Canadian Court Upholds Marijuana Law, Dissenting Justice Finds Jail Sentences Violate Canadian Charter of Rights 6/9/00

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(courtesy NORML Foundation,

Vancouver, British Columbia: In a major legal challenge to Canada's marijuana laws, a British Columbia Court of Appeals panel ruled 2-1 last Friday that simple possession of marijuana does not pose a serious or substantial risk, but said legalization should come from Parliament, not the courts.

In the majority decision, Justice Tom Braidwood wrote that "I agree that the evidence shows that the risk posed by marijuana is not large... I do not feel it is the role of the court to strike down the prohibition on the non-medical use of marijuana possession at this time. In the end, I have decided that such matters are best left to Parliament."

The two appellants, David Malmo-Levine and Randy Caine, were both convicted on marijuana charges. Malmo-Levine was arrested on Dec. 4, 1996 when police found 316 grams of marijuana at his harm reduction club in East Vancouver. Caine was arrested when he was caught smoking a joint with a friend in a parking lot by Royal Canadian Mounted Police on June 13, 1993.

Justice Jo-Anne Prowse, in her dissenting opinion, found the provisions of the Narcotic Control Act infringed on the appellants' rights to life, liberty, or security under Section 7 of the Canadian Charter of Rights and Freedoms. Acknowledging that marijuana may have negative health consequences for the smoker, but does not harm others, the appellants raised a "harm principle" issue which states society can only punish people for activities that harm others.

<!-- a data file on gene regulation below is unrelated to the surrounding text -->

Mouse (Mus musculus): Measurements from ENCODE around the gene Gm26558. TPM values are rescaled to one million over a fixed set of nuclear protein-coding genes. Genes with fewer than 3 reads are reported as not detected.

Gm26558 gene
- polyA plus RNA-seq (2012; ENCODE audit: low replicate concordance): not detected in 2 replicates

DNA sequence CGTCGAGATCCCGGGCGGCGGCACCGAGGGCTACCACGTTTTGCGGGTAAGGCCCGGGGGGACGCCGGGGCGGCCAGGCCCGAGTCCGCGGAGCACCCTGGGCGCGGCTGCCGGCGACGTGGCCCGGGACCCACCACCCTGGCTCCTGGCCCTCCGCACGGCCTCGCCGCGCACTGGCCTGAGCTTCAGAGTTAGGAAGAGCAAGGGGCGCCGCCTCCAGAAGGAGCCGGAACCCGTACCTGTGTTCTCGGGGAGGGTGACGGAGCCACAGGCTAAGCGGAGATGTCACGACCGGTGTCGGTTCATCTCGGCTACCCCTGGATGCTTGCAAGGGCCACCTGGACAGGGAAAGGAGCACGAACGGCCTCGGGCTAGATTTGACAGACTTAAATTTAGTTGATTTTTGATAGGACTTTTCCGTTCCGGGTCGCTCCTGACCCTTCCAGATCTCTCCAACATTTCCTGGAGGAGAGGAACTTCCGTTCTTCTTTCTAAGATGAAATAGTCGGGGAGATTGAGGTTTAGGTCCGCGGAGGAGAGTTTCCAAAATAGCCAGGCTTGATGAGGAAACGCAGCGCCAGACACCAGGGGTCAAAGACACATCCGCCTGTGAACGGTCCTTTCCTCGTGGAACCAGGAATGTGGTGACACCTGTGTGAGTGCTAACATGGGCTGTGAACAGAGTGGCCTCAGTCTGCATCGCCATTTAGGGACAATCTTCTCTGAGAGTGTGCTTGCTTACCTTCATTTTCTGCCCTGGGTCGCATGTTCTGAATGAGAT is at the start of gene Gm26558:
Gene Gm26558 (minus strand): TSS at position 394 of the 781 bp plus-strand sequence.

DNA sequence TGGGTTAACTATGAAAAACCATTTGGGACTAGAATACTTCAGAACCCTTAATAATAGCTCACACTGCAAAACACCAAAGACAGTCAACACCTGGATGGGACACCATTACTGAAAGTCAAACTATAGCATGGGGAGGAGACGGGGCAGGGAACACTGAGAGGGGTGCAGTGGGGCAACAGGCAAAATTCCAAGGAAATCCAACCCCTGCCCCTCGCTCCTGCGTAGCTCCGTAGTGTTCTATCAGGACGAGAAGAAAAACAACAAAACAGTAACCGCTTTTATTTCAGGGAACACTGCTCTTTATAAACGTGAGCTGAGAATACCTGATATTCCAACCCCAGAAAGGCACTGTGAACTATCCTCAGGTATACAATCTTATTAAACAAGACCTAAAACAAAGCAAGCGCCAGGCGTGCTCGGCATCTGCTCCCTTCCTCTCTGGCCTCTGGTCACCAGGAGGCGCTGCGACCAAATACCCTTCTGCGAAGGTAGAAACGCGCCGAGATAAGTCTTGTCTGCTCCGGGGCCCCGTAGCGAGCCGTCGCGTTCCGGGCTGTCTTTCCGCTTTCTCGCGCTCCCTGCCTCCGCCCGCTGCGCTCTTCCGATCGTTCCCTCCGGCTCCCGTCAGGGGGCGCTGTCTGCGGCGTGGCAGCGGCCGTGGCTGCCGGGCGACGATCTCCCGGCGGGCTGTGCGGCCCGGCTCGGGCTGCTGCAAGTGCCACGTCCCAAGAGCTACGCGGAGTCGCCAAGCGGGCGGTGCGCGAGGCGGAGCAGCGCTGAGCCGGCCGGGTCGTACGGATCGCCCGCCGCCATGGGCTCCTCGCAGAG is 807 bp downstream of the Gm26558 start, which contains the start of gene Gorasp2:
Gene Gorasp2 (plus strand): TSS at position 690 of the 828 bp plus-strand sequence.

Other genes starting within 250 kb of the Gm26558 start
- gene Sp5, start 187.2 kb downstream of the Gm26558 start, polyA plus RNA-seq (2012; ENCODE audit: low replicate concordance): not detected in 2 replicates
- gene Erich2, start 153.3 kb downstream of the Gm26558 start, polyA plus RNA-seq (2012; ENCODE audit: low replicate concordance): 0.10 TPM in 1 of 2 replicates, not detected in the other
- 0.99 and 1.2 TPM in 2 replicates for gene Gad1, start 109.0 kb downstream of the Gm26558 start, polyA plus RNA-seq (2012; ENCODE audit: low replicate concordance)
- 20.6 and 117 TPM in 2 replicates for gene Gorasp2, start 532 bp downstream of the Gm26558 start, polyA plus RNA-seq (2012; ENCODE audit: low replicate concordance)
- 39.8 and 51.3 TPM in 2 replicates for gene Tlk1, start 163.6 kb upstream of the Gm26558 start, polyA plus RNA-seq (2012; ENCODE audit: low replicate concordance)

"In my view, the evidence does not establish that simple possession of marijuana presents a reasoned risk of serious, substantial or significant harm to either the individual or society or others," Prowse wrote.

"We may all go to the Supreme Court of Canada to seek leave to appeal at the same time," said NORML Legal Committee member John Conroy, Q.C., who represents Malmo-Levine and Caine. "The issue for the Supreme Court of Canada is which camp is right. It's a good judgment because they clearly all say that the possession and use of marijuana doesn't create a serious or substantial risk of harm."

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Issue #140, 6/9/00 Welcome to Phil Smith | Drug War McCarthyism in Syracuse | Faint Glimmers of Hope in Texas | Arizona Initiative Hits Bumpy Ground | Political Earthquake Alert: California Drug Reform Initiative Passes First Big Hurdle | UC San Diego Pulls Plug on Controversial Server: BURN! Group's Hosting of Colombian Rebel Group Site Blamed | Human Rights Watch Releases Major Study of Race and Imprisonment in the Drug War | Opposition to Meth Bill Mounting | DRCNet Potentially Threatened by Meth Bill | Anti-Ecstasy Bill Filed in Senate | Canadian Court Upholds Marijuana Law, Dissenting Justice Finds Jail Sentences Violate Canadian Charter of Rights | Event Calendar | Job Openings, Temporary and Permanent | Editorial: Oaths and Allegiances
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